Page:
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The logic of strategic ignorance

McGoey, Linsey (2012) 'The logic of strategic ignorance.' The British Journal of Sociology, 63 (3). 533 - 576. ISSN 0007-1315

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Abstract

Ignorance and knowledge are often thought of as opposite phenomena. Knowledge is seen as a source of power, and ignorance as a barrier to consolidating authority in political and corporate arenas. This article disputes this, exploring the ways that ignorance serves as a productive asset, helping individuals and institutions to command resources, deny liability in the aftermath of crises, and to assert expertise in the face of unpredictable outcomes. Through a focus on the Food and Drug Administration's licensing of Ketek, an antibiotic drug manufactured by Sanofi-Aventis and linked to liver failure, I suggest that in drug regulation, different actors, from physicians to regulators to manufacturers, often battle over who can attest to the least knowledge of the efficacy and safety of different drugs ? a finding that raises new insights about the value of ignorance as an organizational resource.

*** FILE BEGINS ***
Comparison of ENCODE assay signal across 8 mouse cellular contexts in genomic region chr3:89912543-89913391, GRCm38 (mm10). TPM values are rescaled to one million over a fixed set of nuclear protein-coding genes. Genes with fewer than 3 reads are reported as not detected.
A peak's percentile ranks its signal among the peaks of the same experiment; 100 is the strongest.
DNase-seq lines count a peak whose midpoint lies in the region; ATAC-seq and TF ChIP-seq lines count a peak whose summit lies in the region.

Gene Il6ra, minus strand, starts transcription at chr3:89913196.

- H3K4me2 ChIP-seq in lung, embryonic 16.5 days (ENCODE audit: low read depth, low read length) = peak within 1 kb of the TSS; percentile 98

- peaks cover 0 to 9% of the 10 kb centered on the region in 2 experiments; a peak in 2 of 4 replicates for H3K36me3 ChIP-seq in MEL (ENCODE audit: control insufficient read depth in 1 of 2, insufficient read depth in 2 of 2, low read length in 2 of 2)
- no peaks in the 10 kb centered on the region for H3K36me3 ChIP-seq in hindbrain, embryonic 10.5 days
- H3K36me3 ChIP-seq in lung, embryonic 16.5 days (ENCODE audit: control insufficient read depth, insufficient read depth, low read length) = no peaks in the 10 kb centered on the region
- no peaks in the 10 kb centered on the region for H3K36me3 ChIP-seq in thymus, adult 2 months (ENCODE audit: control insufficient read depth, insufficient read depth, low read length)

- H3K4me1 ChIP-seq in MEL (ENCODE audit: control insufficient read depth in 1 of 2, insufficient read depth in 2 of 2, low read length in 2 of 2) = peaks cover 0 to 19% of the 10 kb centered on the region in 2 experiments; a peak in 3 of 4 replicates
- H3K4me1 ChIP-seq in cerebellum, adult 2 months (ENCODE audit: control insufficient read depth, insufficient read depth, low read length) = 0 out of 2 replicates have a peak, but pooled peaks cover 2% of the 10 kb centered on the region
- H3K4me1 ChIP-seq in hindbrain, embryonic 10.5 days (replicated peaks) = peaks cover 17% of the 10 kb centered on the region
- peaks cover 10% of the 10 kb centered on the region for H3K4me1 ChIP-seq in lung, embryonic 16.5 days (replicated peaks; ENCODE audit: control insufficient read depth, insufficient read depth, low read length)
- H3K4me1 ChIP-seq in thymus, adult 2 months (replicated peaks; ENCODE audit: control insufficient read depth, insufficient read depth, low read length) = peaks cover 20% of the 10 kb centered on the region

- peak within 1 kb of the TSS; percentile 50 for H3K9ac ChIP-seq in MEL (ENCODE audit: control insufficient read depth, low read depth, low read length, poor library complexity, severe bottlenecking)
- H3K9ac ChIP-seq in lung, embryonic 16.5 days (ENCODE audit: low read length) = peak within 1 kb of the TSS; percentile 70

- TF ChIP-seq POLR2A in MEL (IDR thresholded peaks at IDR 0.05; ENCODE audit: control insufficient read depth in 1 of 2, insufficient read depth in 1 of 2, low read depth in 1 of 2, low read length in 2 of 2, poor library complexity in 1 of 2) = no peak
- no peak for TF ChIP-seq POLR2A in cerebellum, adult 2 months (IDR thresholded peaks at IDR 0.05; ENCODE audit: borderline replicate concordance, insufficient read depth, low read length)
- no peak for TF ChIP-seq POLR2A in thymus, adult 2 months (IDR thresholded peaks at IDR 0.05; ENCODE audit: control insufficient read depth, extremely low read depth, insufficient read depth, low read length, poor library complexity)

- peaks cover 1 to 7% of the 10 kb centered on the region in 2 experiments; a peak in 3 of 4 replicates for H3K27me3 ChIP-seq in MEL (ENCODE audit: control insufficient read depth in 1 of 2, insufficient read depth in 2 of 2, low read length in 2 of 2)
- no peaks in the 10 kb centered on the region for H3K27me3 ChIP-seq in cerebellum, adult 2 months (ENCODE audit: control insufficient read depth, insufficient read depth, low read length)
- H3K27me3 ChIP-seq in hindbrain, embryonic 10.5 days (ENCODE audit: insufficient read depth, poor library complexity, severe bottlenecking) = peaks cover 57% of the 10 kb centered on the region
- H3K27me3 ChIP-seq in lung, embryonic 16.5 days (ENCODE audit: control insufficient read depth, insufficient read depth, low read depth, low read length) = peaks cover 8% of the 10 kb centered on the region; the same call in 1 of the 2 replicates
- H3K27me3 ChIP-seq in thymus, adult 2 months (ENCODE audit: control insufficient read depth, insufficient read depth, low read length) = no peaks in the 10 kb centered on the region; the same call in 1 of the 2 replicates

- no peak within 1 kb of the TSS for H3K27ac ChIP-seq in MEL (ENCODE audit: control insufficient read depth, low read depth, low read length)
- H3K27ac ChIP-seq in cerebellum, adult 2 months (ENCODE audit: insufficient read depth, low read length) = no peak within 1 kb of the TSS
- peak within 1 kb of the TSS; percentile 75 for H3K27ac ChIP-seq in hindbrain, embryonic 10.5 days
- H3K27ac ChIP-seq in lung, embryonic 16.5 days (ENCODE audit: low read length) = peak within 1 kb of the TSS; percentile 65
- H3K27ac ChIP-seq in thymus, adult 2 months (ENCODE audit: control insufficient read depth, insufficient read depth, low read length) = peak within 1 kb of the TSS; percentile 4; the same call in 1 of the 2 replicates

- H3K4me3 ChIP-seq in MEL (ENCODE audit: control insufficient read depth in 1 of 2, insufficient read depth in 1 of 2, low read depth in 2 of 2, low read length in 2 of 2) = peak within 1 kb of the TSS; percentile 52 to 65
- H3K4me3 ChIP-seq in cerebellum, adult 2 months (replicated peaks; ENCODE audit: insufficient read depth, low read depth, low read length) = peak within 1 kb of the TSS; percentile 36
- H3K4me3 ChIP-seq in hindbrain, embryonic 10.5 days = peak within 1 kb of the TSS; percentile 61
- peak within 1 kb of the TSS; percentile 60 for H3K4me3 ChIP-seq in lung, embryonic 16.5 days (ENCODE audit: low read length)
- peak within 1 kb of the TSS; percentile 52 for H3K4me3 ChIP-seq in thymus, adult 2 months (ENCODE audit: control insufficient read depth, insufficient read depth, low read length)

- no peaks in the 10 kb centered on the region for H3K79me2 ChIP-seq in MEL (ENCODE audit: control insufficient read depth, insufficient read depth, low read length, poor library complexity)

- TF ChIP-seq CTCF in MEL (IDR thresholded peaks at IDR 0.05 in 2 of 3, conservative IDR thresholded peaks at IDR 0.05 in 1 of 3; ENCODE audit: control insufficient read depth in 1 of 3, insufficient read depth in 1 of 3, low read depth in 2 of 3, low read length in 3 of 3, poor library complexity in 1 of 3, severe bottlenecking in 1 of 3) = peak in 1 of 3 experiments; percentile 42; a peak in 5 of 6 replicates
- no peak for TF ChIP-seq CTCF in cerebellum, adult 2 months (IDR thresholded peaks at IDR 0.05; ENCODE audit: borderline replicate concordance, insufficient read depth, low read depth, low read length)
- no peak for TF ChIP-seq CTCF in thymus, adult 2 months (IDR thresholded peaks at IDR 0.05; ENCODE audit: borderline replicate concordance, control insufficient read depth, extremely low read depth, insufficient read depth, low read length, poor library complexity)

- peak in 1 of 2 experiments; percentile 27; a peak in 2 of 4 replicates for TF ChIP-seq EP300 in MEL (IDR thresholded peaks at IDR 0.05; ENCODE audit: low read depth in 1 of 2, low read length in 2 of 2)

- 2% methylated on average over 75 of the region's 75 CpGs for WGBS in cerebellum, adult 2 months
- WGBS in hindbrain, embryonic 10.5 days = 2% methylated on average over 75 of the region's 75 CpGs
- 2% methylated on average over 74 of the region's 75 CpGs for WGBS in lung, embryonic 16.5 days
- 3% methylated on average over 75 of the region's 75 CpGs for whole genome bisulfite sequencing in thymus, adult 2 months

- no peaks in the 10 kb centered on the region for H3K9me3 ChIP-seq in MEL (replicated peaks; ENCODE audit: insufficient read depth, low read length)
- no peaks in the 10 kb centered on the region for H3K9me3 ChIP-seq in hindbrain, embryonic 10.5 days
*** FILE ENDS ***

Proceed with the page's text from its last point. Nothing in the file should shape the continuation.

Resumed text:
Item Type: Article
Uncontrolled Keywords: Sociology of ignorance; knowledge alibis; regulatory failure; pharmaceuticals; power
Subjects: H Social Sciences > HM Sociology
Divisions: Faculty of Social Sciences > Sociology, Department of
Depositing User: Jim Jamieson
Date Deposited: 17 Jan 2013 16:23
Last Modified: 28 Jan 2019 16:15
URI: http://repository.essex.ac.uk/id/eprint/5131

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